Like many things filed under the heading of “African”—one talismanic word to contain a continent’s worth of history, language, culture, basic bodily morphology, and possibility—Lincoln Center’s 6th African Film Festival scans with disturbing ease as both ode and elegy. Besides the familiar array of fragile folkways wilting under the hot lamps of modernity, Africans telling stories on film is probably the main endangered local culture on view. Every year fewer movies are shot by Africans about Africa or Africans and less funding is devoted to the production of African film. Festivals like the AFF, much like the long-term survivors of disease, inspire mainly by just persisting.
Besides more than 40 features, documentaries, and shorts, this year’s AFF is anchored by a retrospective on the late Senegalese director Djibril Diop Mambety (whose hour-long Little Girl Who Sold the Sun played Film Forum last month). Mambety made a name for himself with 1973’s Touki-Bouki, the skittish tale of two Senegalese kids who’ll do anything to make it to Paris. Touki-Bouki does an ironic dance with the black love of all things white, scoring Mambety’s social comments to the rhythms of American noir and the French new wave. A tireless African cinema advocate, ambassador, and educator, Mambety completed just one other feature before he died: Hyenas tells the comic tale of a rich African expatriate who returns home and demands the execution of her errant first love in exchange for infusing the local economy with a much needed shot of capital (much like the World Bank). The movie’s exaggerated premise is a stark contrast to the sonorous lethargy of some African filmmaking.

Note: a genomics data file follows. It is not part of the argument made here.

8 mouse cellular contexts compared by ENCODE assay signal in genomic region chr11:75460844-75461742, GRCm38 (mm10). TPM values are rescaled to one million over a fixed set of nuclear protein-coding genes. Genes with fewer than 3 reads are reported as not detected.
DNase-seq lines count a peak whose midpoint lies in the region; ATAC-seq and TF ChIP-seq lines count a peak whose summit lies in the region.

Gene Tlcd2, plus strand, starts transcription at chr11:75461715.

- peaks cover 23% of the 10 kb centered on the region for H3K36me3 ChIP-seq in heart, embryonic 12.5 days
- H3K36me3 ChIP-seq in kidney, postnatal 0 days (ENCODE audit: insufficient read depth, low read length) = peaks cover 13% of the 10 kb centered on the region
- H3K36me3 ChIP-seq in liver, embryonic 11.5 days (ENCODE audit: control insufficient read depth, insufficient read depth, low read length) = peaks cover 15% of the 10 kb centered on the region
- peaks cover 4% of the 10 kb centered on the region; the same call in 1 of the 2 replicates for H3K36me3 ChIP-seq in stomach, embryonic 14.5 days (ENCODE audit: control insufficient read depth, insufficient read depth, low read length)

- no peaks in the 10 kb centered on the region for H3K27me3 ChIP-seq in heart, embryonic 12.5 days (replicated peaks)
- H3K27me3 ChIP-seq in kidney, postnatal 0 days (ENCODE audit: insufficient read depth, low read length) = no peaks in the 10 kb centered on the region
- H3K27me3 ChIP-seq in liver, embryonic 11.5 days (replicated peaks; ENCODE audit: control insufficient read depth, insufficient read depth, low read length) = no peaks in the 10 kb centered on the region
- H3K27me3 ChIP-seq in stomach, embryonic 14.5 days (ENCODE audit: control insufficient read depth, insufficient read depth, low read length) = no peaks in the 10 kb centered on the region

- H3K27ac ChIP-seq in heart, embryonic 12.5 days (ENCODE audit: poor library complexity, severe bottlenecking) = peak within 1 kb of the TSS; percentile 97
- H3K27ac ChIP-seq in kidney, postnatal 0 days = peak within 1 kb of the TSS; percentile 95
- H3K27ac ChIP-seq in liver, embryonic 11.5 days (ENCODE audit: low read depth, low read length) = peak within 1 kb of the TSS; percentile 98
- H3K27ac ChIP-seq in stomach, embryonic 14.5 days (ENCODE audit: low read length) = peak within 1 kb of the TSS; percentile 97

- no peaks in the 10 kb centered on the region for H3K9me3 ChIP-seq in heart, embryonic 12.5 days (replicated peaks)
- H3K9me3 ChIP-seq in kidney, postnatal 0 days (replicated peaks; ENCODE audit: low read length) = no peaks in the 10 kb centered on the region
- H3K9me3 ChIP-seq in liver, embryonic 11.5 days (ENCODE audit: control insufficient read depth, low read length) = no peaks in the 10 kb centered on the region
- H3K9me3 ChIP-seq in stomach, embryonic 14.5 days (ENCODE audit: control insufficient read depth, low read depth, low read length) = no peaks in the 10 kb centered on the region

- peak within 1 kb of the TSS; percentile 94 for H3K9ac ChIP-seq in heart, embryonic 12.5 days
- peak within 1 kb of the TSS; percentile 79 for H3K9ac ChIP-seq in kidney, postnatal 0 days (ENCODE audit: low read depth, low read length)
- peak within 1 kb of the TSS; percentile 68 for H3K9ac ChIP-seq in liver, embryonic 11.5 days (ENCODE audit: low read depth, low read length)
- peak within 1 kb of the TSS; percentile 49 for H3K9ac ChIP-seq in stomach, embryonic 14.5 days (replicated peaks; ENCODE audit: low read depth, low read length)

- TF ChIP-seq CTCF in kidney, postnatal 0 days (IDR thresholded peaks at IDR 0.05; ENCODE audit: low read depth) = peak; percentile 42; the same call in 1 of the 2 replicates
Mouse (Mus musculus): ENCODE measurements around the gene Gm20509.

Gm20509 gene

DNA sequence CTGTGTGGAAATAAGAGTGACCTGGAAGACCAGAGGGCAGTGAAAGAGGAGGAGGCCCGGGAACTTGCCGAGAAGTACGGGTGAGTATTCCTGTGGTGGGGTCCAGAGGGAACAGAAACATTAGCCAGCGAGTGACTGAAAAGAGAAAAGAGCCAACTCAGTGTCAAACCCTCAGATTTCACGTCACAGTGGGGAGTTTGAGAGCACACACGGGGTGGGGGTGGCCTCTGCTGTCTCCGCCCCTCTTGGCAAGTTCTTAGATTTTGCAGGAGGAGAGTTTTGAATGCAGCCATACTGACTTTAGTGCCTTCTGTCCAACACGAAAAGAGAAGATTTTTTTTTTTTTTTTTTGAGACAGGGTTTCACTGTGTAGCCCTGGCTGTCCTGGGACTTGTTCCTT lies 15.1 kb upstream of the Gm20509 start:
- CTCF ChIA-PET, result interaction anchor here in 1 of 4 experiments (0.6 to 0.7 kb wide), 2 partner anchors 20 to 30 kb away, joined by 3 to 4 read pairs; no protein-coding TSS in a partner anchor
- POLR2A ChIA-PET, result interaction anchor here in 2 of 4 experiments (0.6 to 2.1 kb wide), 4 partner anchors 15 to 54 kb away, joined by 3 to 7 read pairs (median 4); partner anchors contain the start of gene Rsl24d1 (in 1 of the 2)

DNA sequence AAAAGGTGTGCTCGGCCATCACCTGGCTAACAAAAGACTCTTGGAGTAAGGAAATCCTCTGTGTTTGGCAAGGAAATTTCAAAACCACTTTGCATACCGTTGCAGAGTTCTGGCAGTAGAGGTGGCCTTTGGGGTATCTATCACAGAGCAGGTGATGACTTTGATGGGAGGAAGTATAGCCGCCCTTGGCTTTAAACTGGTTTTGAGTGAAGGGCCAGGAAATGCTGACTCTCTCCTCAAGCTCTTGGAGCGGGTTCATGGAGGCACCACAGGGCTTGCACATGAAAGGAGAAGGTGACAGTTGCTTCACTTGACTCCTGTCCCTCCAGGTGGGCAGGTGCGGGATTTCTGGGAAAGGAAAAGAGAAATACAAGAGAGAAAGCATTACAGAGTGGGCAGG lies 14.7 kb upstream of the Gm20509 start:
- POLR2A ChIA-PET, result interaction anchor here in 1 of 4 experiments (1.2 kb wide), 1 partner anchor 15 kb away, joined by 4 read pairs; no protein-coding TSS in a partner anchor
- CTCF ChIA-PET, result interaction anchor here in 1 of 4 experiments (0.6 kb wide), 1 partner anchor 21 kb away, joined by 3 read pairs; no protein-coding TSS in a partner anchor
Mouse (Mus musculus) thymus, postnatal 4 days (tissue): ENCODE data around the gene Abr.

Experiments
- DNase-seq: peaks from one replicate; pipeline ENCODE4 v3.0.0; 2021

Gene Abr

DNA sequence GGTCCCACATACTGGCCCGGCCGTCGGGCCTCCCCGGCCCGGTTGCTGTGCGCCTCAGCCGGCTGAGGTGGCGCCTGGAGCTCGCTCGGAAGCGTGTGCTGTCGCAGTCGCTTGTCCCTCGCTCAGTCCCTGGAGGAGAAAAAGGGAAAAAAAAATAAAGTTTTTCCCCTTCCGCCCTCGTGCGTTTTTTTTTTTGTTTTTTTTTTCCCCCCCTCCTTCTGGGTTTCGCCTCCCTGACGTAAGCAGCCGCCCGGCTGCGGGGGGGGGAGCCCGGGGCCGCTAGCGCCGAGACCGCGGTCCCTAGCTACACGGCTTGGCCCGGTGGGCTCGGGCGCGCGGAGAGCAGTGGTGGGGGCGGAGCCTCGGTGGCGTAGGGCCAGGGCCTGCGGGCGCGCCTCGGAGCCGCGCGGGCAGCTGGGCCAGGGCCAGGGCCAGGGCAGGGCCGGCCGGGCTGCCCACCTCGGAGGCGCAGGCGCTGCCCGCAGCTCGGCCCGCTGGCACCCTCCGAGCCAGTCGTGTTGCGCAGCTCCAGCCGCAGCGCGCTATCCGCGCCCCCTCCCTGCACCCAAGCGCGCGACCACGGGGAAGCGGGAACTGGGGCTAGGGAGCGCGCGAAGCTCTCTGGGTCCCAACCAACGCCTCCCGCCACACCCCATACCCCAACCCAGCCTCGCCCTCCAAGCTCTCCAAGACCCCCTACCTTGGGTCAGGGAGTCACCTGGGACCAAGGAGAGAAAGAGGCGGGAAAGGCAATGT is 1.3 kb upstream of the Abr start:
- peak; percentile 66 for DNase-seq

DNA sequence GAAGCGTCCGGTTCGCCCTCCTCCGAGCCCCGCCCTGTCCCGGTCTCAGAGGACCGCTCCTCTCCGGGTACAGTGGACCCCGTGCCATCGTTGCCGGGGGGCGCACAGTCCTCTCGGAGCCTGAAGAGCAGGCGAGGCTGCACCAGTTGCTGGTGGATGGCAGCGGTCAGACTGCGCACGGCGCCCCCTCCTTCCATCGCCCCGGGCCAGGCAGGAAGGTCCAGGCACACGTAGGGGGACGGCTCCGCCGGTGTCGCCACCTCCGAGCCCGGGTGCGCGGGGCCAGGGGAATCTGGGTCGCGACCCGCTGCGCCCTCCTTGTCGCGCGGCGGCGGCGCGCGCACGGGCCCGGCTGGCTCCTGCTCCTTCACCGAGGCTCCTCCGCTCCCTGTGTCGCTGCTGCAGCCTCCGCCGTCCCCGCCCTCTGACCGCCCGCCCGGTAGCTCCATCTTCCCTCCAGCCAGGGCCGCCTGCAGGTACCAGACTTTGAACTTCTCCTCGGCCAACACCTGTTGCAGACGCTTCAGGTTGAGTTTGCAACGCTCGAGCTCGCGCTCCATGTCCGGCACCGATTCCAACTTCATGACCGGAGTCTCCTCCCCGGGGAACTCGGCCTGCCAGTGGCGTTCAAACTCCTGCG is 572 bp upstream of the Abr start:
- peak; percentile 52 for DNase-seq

This year’s AFF emphasizes filmmakers who, like Mambety, push formal or narrative boundaries while still making political points. Jean Odoutan’s Barbecue-Pejo follows the misadventures of a married couple in Benin: Dogged by bad luck on the farm, the husband decides to get deeper in debt by purchasing a used Peugeot in hopes of becoming a bush taxi driver. Hovering between black comedy and soap opera (the wife is prostituting herself on the local beach to make ends meet), Barbecue-Pejo is scattered, but it provides a refreshing break from most films about the rural poor. Its oddball mix of angry wives, broke farmers, and perm-sporting pimps is more suggestive of a woodsy Richard Pryor than Ousmane Sembene.
Even the one legit old-school African protest film on view, Lionel Rogosin’s 1960 Come Back, Africa, has unexpected cards up its sleeve. Starring Miriam Makeba (who will be attending the AFF), Africa follows the epic struggle of a rural Zulu family forced to relocate to the slums of Johannesburg; government restrictions on Rogosin forced him to shoot much of his film with hidden cameras. High points among films from today’s South Africa include Brian Tilley’s unnerving Lucky Day and Teboho Mahlatsi’s hallucinatory Portrait of a Young Man Drowning; reflecting South Africa’s status as an industrialized nation, these shorts have some of the best production values in the festival, but most of them are also reminiscent of Hollywood calling cards made by the crafty graduates of Western film schools.
Senegalese director Safi Faye’s Mossane is also a beautiful film in ways that are familiar to audiences schooled on “international” (read European) cinema. The magical tale of a preternaturally pretty girl who is promised to one man and falls in love with another, Mossane is bathed in an unexpected visual glow that turns the rote story line into mere background noise—Faye lavishes the kind of visual love on his lead usually reserved for Hollywood starlets. The film frays at the edges in disturbing, suggestive ways, from the sibling who lies wasting away in a dark room (one of contemporary African cinema’s rare nods to the AIDS epidemic) to a bona fide sex scene (another rarity). Though Mossane‘s reliance on a vaguely European softcore-meets-National Geographic vibe may leave an unpleasant taste, I’d venture that its director is less a fashion victim than an aesthetic provocateur.